Gradual introduction: Start by placing a shallow bowl of water in your bird’s cage, but don’t force them to use it. Over time, they may become curious and choose to explore the water on their own. You can also place a similar bowl of water near their cage, so they can observe you interacting with the water (e.g., washing your hands or splashing) to show that it is safe.

      Use a spray/mister: Instead of squirting your cockatiel directly with water, try using a spray bottle set to a fine mist setting. Gently mist the air around your bird, allowing the water droplets to fall onto them. This can feel more natural to your cockatiel, as it simulates rainfall. Always use lukewarm water to ensure your bird’s comfort.

      Encourage bathing during the day: Cockatiels are more likely to bathe during daylight hours. Choose a time when your bird is most active and receptive to new experiences, typically in the morning or early afternoon.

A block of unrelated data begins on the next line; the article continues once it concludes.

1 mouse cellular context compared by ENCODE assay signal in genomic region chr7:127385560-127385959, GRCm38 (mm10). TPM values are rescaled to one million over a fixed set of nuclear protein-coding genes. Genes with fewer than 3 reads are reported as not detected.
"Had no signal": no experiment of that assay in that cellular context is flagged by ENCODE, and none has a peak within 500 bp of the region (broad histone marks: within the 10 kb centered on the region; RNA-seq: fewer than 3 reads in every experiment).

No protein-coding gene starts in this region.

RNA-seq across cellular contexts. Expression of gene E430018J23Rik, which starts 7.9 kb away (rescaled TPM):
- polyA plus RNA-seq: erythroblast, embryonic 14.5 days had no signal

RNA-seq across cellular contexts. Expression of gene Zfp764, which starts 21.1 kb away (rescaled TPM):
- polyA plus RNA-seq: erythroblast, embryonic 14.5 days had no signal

Use leafy greens: Some birds enjoy bathing on wet leafy greens, such as lettuce or kale. Wet the leaves with water and place them in your bird’s cage or attach them to the cage bars. Your cockatiel may rub against the wet leaves, which can help them get clean.

      Shower perch: If your cockatiel is comfortable being around you, consider investing in a shower perch. This perch attaches to your shower wall, allowing your bird to join you during your shower. The steam and gentle water spray can encourage your cockatiel to bathe.

      Remember that each bird is unique, and it may take some time and experimentation to find the method that works best for your cockatiel. Also, note that some birds may not require frequent bathing, and it’s essential to respect your bird’s preferences. If your cockatiel continues to avoid bathing and experiences discomfort or skin issues, consult with an avian veterinarian for further guidance. I will write about cockatiel bathing very soon.